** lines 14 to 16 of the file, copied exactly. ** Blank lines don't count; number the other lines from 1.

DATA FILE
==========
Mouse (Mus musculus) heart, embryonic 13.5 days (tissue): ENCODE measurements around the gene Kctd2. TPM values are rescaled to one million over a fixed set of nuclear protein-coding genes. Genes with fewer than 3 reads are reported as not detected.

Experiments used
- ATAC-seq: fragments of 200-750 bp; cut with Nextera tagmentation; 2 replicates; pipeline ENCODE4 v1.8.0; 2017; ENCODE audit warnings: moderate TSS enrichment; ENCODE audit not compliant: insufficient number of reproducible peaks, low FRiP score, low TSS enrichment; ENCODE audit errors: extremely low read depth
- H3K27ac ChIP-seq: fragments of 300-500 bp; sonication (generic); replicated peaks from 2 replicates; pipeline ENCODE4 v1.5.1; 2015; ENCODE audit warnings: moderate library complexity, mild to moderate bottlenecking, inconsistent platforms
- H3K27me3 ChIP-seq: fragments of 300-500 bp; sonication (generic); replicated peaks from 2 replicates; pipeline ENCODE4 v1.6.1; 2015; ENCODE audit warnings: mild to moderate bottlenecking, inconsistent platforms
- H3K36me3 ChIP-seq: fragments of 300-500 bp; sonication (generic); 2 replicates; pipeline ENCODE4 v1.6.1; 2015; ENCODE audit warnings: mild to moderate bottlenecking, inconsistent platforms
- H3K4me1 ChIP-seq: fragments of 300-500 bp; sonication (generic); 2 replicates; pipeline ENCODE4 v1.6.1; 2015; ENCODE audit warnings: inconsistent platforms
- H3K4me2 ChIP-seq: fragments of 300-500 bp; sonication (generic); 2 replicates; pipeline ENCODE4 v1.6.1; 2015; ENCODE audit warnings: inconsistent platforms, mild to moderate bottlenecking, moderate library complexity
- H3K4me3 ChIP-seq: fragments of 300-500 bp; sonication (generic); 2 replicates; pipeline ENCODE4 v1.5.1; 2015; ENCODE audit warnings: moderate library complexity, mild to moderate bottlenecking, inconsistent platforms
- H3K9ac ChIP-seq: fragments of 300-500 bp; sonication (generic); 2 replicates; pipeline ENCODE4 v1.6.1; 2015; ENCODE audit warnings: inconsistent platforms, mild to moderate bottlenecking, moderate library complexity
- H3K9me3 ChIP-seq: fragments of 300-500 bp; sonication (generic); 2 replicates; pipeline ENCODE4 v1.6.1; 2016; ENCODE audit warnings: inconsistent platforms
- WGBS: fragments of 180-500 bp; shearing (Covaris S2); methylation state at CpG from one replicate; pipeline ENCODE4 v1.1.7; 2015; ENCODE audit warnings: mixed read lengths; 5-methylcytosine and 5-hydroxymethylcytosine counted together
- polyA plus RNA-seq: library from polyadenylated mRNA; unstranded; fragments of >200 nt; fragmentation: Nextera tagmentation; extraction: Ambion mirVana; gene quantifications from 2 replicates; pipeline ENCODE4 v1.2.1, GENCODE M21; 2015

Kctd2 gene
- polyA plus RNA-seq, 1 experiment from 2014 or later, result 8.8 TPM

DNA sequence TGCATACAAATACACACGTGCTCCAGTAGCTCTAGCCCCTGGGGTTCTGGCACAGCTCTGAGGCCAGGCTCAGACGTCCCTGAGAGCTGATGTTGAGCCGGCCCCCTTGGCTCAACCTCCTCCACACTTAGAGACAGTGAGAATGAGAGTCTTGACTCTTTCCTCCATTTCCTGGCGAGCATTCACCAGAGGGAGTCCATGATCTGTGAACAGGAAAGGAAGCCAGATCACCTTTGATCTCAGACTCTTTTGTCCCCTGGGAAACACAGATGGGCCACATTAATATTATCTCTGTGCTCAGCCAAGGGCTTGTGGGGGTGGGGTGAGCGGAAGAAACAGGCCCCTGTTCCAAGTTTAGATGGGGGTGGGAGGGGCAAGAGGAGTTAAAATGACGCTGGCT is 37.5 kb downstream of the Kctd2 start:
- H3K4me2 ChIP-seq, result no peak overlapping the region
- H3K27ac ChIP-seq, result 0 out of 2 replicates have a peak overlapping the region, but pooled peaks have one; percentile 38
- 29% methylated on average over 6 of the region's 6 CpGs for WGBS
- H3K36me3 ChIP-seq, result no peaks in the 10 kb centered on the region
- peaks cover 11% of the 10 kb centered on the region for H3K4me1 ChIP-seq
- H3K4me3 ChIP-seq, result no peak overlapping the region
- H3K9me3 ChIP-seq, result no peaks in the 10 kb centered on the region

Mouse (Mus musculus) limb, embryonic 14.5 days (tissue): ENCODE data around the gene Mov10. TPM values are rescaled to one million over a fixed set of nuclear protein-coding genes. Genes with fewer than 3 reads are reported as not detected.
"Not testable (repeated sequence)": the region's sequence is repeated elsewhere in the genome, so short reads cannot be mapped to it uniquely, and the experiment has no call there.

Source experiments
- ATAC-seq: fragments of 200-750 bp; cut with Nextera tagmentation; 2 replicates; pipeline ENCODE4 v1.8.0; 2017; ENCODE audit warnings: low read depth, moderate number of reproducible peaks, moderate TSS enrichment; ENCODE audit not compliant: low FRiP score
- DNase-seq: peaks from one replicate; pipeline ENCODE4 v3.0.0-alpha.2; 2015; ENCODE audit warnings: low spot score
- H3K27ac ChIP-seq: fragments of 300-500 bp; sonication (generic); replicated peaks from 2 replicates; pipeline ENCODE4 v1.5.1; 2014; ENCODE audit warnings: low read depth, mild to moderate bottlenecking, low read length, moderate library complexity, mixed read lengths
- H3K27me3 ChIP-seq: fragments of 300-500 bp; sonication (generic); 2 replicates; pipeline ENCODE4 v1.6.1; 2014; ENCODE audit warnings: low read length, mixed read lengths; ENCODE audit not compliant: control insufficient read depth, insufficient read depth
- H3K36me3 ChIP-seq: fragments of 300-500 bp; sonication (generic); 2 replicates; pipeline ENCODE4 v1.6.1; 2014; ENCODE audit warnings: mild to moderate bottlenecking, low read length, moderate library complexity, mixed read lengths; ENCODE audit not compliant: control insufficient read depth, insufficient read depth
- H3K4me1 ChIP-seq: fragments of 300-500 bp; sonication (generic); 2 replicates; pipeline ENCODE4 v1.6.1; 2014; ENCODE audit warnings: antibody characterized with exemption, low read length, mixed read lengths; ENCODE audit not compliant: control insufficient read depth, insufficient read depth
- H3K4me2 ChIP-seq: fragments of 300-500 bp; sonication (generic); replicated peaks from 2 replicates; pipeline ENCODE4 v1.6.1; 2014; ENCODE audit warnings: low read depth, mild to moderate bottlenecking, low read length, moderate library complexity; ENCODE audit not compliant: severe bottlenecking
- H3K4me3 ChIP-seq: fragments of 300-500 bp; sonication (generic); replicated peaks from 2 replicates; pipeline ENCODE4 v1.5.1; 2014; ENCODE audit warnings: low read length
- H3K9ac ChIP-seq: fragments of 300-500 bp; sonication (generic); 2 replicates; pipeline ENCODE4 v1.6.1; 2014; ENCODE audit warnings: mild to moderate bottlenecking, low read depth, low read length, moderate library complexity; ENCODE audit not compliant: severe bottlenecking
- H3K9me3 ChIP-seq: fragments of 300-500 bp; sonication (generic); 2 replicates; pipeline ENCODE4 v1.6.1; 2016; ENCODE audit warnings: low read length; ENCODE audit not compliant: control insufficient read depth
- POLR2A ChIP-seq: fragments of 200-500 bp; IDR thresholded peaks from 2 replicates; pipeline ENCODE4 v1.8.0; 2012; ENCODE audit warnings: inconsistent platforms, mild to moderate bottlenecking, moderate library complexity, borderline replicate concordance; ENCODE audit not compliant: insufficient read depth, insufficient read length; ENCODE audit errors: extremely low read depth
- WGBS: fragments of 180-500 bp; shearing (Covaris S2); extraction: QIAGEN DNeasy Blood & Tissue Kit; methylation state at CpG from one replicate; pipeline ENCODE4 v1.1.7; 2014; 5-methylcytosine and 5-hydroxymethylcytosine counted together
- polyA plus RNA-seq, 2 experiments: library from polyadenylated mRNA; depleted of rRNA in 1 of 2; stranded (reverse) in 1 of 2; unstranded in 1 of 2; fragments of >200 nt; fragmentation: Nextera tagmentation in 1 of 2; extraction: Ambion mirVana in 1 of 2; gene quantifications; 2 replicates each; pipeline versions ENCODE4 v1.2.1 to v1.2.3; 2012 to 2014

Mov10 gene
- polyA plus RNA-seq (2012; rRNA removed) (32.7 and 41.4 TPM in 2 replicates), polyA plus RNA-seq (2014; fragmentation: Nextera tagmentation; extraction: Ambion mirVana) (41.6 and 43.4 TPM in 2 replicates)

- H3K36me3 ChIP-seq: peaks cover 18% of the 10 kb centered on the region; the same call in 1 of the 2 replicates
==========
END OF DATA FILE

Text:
Kctd2 gene
- polyA plus RNA-seq, 1 experiment from 2014 or later, result 8.8 TPM

DNA sequence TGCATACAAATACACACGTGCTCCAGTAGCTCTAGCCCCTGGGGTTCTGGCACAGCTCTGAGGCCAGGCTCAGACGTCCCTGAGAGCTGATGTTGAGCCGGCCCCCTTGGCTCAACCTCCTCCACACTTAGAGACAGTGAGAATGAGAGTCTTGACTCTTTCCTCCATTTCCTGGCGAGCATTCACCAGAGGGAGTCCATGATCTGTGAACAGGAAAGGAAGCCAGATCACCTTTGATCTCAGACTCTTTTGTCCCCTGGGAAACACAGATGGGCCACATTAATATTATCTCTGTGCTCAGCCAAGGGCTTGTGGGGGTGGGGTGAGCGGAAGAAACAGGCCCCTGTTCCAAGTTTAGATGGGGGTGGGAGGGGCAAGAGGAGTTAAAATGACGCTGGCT is 37.5 kb downstream of the Kctd2 start: